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World News

Nigeria Christmas massacre: Bishops say religious element ‘downplayed’

by Heather Preston

The Commission of the Bishops' Conferences of the European Union (COMECE) welcomed the European parliament’s recent condemnation of attacks against Christians in Nigeria but criticised the “downplaying” of religious persecution in the conflict.

On 23 -25 December 2023, Muslim Fulani militants launched an attack on over 160 villages across Plateau State, Nigeria, in which at least 200 Christians lost their lives.

European bishops have expressed grave concern after the EU resolution acknowledged “the role of climate change, competition for scarce resources, and the disappearance of effective mediation schemes” as key factors in the conflict, but failed to adequately highlight the persecution Christian communities have experienced.

“The resolution downplays the religious dimension of the conflict,” COMECE says, emphasising that the attack on the Christian majority villages was not an isolated incident.

In January 2024, 19 people, including two priests were killed after suspected Fulani herdsmen opened fire at a Church in Benue State, Nigeria in an attack described as “horrendous, barbaric and satanic” by Nigerian bishops.

Fr. Manuel Barrios Prieto, General Secretary of COMECE said: “environmental and economic pressures cannot sufficiently explain the ferocity of the attacks and their coordinated and systematic patterns committed by Fulani Islamist terrorists.”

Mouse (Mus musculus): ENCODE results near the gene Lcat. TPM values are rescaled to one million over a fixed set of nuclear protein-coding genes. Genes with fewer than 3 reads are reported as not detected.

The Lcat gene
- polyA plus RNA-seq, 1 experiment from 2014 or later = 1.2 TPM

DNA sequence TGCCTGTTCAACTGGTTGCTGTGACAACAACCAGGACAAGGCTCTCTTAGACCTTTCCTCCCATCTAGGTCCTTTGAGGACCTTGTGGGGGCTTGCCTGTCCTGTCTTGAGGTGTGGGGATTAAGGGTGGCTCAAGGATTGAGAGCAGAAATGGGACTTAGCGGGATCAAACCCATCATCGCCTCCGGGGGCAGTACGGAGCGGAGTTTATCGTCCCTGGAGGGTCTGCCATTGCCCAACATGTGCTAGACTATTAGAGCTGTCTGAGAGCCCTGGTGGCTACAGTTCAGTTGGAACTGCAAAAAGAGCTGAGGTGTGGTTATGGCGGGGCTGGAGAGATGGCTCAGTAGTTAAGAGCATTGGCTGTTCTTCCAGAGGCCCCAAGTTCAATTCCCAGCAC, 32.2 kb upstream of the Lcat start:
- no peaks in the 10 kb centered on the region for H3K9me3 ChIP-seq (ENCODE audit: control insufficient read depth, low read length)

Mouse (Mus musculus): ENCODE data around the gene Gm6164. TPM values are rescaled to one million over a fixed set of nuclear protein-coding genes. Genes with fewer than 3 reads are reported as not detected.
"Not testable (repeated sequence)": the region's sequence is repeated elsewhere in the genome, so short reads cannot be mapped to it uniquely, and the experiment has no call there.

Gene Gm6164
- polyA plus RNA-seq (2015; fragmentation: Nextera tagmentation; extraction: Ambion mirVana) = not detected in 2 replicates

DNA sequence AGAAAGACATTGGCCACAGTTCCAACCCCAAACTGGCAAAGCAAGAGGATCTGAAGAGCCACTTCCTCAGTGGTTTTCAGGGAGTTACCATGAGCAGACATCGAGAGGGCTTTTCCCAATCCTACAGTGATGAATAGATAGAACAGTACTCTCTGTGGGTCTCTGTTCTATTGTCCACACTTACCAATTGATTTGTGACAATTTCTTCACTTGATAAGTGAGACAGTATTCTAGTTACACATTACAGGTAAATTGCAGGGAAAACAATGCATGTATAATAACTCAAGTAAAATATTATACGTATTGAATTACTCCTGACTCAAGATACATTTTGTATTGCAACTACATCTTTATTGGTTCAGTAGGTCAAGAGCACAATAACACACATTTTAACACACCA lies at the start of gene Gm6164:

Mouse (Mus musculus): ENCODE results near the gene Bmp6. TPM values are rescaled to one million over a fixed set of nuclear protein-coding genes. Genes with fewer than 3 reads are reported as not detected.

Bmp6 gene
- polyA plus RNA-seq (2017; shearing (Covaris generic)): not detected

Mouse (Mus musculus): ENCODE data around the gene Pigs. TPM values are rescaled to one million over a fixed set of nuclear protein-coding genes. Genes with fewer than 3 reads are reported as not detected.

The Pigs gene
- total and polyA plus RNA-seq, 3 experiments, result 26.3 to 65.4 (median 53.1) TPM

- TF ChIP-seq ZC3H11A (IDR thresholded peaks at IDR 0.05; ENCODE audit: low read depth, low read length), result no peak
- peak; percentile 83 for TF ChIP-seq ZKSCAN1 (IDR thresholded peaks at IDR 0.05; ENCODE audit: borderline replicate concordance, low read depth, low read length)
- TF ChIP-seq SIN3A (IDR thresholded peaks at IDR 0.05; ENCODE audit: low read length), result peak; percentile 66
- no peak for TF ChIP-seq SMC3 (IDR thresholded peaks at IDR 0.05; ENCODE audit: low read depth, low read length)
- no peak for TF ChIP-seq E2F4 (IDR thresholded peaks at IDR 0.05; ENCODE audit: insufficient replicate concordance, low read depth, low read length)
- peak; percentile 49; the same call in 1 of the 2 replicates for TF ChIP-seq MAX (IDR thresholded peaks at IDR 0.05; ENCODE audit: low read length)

According to a 2023 intersociety report, Islamist militants have killed upwards of 52,000 Christians in Nigeria since 2009.

“The perpetrators of these crimes, Islamist extremists, including jihadists, enjoy impunity, as they are rarely prosecuted and condemned,” COMECE says. 

The bishops have expressed “grave concern” over the persecution of Christians there and have urged EU institutions to give a more “decisive and robust response” to Islamist terrorism in the African country.

“It should no longer be tolerated that all these crimes remain unaccountable. The Nigerian government has a responsibility to protect its citizens, including systematically persecuted Christian communities.”


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